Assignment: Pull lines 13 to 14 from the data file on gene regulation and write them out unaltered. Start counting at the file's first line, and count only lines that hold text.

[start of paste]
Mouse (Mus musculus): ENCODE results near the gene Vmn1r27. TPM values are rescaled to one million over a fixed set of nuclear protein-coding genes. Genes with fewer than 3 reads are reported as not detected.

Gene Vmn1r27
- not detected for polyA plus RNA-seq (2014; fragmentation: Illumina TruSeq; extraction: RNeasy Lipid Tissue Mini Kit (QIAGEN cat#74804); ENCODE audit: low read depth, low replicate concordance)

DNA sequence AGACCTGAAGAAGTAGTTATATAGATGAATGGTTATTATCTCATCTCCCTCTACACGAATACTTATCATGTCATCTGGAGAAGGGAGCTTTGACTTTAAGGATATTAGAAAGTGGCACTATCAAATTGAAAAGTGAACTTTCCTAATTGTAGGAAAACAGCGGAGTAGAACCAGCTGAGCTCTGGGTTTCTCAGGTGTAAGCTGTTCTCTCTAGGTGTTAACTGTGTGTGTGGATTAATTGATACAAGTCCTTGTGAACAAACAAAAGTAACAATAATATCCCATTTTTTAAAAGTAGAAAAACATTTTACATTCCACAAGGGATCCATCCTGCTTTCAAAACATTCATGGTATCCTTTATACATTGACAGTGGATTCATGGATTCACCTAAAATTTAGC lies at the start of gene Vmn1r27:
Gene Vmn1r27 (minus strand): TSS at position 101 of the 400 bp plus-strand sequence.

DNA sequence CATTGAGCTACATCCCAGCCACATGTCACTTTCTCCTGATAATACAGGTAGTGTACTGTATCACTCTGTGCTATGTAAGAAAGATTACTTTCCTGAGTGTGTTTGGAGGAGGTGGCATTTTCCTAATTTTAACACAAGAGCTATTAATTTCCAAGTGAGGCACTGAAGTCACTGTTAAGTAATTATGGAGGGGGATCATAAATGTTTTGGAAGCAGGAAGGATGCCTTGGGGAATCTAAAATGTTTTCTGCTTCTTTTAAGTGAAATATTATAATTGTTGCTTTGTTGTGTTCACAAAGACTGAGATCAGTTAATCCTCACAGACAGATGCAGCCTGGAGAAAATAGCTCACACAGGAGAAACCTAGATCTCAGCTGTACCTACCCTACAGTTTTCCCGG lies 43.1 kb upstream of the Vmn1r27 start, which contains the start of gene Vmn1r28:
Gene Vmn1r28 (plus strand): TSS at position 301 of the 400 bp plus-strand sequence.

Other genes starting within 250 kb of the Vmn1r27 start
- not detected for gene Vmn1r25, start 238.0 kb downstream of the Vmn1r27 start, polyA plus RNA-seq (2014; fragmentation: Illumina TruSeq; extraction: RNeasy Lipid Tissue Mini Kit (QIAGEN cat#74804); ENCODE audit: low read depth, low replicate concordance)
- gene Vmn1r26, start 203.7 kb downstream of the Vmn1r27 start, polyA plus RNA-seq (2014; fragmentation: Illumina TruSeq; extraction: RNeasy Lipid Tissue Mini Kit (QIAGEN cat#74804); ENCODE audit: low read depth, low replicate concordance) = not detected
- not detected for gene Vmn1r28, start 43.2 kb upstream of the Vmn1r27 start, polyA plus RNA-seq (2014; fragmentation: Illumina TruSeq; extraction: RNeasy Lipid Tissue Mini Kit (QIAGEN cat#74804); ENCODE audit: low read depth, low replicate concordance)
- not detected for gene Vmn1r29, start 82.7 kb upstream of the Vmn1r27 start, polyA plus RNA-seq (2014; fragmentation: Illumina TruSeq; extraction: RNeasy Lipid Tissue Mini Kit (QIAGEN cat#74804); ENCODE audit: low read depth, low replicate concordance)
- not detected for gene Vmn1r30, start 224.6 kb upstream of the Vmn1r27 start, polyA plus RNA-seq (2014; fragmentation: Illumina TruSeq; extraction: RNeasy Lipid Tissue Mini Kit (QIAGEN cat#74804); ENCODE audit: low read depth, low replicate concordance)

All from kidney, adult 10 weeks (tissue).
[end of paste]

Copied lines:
- not detected for gene Vmn1r30, start 224.6 kb upstream of the Vmn1r27 start, polyA plus RNA-seq (2014; fragmentation: Illumina TruSeq; extraction: RNeasy Lipid Tissue Mini Kit (QIAGEN cat#74804); ENCODE audit: low read depth, low replicate concordance)

All from kidney, adult 10 weeks (tissue).